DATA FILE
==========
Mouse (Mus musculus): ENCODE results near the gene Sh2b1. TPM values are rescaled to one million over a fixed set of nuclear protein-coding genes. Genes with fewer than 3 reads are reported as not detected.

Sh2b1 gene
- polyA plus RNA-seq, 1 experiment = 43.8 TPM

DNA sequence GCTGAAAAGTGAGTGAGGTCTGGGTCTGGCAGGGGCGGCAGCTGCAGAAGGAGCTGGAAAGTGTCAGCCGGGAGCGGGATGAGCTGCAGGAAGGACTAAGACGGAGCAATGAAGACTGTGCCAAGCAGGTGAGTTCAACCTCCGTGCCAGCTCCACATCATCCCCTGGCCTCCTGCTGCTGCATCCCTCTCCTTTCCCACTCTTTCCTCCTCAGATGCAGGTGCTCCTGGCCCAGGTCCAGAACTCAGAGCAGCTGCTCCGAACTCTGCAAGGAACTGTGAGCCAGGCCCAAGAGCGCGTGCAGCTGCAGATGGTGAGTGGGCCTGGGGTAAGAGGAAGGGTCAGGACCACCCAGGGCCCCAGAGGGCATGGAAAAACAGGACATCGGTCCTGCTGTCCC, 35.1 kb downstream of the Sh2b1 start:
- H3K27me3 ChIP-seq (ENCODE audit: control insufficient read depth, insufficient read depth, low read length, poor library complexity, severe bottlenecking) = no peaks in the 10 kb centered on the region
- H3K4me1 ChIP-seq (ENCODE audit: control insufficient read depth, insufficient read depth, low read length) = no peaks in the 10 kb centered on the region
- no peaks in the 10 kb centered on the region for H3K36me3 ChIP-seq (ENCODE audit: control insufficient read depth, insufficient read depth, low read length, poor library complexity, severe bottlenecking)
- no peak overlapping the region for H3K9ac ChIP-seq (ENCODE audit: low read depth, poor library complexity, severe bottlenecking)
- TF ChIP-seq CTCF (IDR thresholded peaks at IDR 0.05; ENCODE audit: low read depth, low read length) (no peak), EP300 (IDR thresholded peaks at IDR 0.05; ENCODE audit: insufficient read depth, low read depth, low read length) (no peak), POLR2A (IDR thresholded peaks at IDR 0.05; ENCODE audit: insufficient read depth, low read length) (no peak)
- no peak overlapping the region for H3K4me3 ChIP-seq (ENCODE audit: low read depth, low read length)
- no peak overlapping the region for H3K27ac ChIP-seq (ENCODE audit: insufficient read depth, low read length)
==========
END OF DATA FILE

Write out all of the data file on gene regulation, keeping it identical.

Mouse (Mus musculus): ENCODE results near the gene Sh2b1. TPM values are rescaled to one million over a fixed set of nuclear protein-coding genes. Genes with fewer than 3 reads are reported as not detected.

Sh2b1 gene
- polyA plus RNA-seq, 1 experiment = 43.8 TPM

DNA sequence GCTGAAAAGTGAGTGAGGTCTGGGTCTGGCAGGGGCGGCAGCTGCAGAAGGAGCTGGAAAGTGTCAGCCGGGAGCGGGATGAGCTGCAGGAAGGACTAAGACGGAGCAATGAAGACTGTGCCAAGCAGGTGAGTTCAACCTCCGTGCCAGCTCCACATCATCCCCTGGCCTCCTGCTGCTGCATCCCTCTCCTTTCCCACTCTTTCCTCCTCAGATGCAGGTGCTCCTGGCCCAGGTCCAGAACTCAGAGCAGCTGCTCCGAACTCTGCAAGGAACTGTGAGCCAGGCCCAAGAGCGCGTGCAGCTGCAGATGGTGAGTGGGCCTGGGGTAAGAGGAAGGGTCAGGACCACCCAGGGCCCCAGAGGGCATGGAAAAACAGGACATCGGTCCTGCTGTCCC, 35.1 kb downstream of the Sh2b1 start:
- H3K27me3 ChIP-seq (ENCODE audit: control insufficient read depth, insufficient read depth, low read length, poor library complexity, severe bottlenecking) = no peaks in the 10 kb centered on the region
- H3K4me1 ChIP-seq (ENCODE audit: control insufficient read depth, insufficient read depth, low read length) = no peaks in the 10 kb centered on the region
- no peaks in the 10 kb centered on the region for H3K36me3 ChIP-seq (ENCODE audit: control insufficient read depth, insufficient read depth, low read length, poor library complexity, severe bottlenecking)
- no peak overlapping the region for H3K9ac ChIP-seq (ENCODE audit: low read depth, poor library complexity, severe bottlenecking)
- TF ChIP-seq CTCF (IDR thresholded peaks at IDR 0.05; ENCODE audit: low read depth, low read length) (no peak), EP300 (IDR thresholded peaks at IDR 0.05; ENCODE audit: insufficient read depth, low read depth, low read length) (no peak), POLR2A (IDR thresholded peaks at IDR 0.05; ENCODE audit: insufficient read depth, low read length) (no peak)
- no peak overlapping the region for H3K4me3 ChIP-seq (ENCODE audit: low read depth, low read length)
- no peak overlapping the region for H3K27ac ChIP-seq (ENCODE audit: insufficient read depth, low read length)